Pros:
  • The costs for both materials and installation are less than the cost for real wood
  • Laminate can be a good choice for do-it-yourselfers who do not insist on real wood
  • Laminate can be installed over virtually any type of sub-floor and works well below grade (basements)
  • There is very little mess with the installation of laminate
  • Laminates come in a range of quality ratings and typically offer 5-25 year warranties
Cons:
  • Laminate flooring is an imitation of the real thing and will probably not satisfy those who are set on having real wood
  • Laminate floors do not offer the solid feel beneath one's feet that comes with solid hardwood
  • Laminate floors cannot be sanded or refinished. When they're worn out, they must be replaced
  • Laminate floors do not add value to your home



"Pre-finished" vs. "Site-finished"

Pre-finished

Pre-finished flooring - as the name implies - is flooring that has the finish applied to it at the factory before it reaches the suppliers. This flooring has become very popular in recent years becase of the advantages it offers:

Pros:
  • During installation, you skip all the dusty mess and smells that go along with sanding and finishing.
  • The boards are already finished, so as soon as they're installed, you can walk on them.
  • The boards are finished in a factory under ideal environmental conditions. Seven to nine coats of urethane are applied. In addition, the finish contains aluminum oxide. The result is a very hard, smooth, and durable floor.
  • Because there is no sanding and finishing, a pre-finished floor can normally be installed in a little over half the time, cutting the cost of labor.
Cons:
  • Borders, inlays, and other fancy flooring techniques are difficult or impossible because of the sanding that's normally required.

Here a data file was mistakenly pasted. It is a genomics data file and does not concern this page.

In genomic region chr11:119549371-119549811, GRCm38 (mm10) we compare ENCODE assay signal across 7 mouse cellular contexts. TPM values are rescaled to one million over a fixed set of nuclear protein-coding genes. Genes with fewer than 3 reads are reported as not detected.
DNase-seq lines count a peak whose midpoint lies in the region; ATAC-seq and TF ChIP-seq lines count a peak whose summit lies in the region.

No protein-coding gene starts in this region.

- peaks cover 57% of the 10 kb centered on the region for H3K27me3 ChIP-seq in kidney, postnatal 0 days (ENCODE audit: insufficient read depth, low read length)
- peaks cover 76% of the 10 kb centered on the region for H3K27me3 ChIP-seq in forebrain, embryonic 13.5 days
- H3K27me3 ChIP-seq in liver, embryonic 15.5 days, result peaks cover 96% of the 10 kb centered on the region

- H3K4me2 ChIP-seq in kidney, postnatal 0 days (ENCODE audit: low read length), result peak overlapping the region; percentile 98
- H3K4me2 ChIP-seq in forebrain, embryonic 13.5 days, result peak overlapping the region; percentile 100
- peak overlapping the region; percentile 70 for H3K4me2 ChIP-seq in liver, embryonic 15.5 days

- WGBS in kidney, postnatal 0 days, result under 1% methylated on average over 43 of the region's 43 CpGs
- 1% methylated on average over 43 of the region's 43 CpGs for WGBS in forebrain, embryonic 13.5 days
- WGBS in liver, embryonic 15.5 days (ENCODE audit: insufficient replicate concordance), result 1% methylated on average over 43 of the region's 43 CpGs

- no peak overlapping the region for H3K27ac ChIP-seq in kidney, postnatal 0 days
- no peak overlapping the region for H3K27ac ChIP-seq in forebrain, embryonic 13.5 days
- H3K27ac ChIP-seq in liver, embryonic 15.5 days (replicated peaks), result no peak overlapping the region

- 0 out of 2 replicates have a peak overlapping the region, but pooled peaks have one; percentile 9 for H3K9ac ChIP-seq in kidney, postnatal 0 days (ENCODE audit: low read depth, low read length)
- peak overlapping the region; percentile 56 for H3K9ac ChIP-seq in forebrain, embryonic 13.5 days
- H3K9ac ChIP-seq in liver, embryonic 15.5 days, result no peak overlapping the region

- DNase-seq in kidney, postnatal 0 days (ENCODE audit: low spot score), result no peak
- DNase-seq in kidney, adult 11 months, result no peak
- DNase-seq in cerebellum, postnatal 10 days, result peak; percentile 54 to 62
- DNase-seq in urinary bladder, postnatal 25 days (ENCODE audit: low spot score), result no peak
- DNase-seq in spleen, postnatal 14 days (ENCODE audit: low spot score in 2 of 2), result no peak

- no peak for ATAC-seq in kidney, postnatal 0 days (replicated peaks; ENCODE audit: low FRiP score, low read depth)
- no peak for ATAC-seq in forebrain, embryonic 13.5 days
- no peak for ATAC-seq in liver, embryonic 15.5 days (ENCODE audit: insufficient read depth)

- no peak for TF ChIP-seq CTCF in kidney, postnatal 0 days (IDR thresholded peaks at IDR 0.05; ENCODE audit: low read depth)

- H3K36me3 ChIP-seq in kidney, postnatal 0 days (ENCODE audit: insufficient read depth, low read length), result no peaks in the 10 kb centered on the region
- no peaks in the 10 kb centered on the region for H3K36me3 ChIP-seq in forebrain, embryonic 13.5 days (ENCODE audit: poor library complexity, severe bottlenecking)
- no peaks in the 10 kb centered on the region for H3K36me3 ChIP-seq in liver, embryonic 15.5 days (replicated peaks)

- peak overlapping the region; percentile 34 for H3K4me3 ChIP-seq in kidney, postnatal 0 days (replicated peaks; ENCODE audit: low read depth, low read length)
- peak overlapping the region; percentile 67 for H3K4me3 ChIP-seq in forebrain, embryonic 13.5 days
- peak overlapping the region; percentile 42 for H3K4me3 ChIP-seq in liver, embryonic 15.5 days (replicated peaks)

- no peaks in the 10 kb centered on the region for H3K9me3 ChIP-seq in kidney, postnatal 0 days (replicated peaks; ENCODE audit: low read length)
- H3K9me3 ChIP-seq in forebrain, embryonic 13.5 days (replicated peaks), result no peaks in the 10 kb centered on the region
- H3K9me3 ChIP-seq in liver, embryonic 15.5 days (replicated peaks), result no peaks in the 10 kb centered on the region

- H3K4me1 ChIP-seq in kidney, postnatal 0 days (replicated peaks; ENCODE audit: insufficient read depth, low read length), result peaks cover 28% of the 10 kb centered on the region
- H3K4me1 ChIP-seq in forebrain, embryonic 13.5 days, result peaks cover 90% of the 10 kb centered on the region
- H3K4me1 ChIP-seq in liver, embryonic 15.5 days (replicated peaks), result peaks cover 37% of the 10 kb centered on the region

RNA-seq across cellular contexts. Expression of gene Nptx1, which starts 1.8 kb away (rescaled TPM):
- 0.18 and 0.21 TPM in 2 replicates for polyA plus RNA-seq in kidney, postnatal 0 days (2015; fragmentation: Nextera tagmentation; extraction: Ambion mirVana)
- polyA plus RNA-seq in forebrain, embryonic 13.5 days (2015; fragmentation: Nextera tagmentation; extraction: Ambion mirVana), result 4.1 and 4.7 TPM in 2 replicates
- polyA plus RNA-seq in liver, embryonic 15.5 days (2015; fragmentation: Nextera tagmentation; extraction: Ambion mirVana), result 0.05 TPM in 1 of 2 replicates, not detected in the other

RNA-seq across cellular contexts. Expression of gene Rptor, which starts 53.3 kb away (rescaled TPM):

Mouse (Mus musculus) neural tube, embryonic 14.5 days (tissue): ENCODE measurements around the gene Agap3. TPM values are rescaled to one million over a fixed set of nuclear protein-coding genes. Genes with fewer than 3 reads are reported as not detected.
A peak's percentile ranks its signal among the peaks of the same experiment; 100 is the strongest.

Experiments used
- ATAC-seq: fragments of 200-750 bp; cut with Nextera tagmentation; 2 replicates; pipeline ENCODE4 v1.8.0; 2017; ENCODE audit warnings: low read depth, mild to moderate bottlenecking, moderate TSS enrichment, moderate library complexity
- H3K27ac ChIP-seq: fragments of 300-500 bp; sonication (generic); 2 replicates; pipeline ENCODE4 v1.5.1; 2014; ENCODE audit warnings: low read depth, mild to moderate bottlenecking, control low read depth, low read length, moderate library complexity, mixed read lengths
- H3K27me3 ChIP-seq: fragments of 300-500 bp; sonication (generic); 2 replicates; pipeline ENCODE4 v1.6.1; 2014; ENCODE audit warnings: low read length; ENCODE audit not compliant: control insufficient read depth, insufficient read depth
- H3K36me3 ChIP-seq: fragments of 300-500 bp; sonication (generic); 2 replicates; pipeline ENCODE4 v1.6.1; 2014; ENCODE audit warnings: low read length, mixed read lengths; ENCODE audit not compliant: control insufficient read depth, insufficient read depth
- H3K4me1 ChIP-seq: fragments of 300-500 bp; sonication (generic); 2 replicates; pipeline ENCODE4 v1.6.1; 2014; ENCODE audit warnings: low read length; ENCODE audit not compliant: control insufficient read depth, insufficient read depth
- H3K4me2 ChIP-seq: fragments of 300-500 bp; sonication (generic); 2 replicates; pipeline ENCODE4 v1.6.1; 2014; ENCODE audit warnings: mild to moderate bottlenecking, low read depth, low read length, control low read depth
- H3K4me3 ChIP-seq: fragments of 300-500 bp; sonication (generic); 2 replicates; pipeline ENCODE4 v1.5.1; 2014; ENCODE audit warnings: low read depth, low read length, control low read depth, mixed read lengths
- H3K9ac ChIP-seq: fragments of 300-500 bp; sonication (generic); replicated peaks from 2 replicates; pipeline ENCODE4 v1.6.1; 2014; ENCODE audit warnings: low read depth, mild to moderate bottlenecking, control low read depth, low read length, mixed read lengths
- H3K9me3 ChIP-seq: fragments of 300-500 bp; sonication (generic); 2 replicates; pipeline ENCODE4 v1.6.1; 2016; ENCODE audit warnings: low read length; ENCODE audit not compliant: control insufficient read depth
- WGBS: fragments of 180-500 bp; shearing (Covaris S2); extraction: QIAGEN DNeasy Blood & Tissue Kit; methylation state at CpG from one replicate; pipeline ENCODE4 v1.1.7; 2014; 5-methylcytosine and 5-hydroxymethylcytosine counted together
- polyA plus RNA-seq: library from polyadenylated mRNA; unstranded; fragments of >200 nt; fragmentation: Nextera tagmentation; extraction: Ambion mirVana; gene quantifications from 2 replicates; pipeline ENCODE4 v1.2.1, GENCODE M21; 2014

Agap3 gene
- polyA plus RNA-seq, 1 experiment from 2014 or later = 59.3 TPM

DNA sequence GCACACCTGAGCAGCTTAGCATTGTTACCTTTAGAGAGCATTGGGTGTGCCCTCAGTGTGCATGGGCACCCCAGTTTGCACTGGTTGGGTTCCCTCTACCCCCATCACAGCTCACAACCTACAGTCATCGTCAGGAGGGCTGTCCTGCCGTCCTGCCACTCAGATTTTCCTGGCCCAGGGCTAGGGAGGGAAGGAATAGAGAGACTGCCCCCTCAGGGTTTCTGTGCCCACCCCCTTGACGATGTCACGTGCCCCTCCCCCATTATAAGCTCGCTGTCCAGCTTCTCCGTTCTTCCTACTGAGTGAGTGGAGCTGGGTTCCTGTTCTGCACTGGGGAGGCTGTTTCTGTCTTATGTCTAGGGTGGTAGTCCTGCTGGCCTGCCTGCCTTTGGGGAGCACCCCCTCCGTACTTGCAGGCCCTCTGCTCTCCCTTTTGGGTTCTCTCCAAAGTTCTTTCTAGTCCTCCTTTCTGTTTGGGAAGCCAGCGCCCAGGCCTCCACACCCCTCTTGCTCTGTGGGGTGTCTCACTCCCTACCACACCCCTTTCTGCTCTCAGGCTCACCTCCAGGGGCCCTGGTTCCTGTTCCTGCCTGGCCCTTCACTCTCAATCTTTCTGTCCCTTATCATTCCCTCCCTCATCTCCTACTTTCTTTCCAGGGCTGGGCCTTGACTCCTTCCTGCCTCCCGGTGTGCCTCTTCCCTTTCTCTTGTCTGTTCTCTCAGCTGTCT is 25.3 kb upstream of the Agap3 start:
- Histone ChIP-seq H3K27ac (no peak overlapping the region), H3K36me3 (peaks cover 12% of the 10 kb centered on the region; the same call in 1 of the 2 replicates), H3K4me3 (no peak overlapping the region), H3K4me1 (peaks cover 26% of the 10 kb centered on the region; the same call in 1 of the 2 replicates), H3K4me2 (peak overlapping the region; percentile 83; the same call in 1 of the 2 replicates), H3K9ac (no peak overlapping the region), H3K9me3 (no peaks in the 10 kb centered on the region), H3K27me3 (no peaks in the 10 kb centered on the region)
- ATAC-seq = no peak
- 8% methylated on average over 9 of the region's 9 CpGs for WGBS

• When boards are finished in a factory rather than on site, milling inconsistencies are more noticeable. Because of this, in order to avoid sharp edges, all prefinished boards are bevelled on the sides and some on the ends and sides. This creates "micro-grooves" between boards, and accentuates the seams. Some people do not mind this and some actually like this look.
  • The wood is more expensive. However, since you save money on labor, your ending price is usually very similar to the price of a site-finished floor.

Site-finished

A "site-finished" floor is a floor that is sanded, stained and finished after it is installed on site.

Pros:
  • The end result is a smooth surface with no detectable high or low points between the boards as you run your hand across the floor. There are no grooves as with pre-finished floors.
  • The cost of the wood is less than prefinished wood.
  • Any conceivable borders, fancy inlays, or other flooring techniques can be employed for those interested in a custom floor.
Cons:
  • The finish is not quite as hard or smooth as that of a prefinished floor. Also, It will contain imperfections. One of the most common examples of this is the result of airborne dust that settles on the floor while the finish is drying, leaving tiny "rough" spots. These will completely, or nearly completely, disappear within a few months as the floor is walked on.
  • The sanding process creates a lot of dust. Hardwood Cafe uses vacuum systems on its sanders which captures close to 99% of the dust. Even so, the remaining 1% can find its way to anywhere that is not completely sealed off. In other words, there will be some cleaning to do after the floor is finished. A few companies offer a truly "dustless" installation. Expect to pay more for this since the equipment required is extremely expensive.
  • The finishing process creates a powerful odor (in most cases) which can linger for several days. The odor is strongest the first two days. Opening windows helps eliminate the smell. If this is a major issue for you, you might consider a water-based finish which produces very little odor.
  • The entire installation takes almost twice as long as it would with prefinished, costing you more in labor.
  • Because of the finish drying time, you will be required to stay off of the floors for at least twelve hours. Heavy furniture should not be put back in place for 48-72 hours.

Hardwood Cafe installs all the products listed above. We would be happy to discuss these options with you at greater length to help you make the best choice. You can contact us by email or call us at 262-WOOD (9663).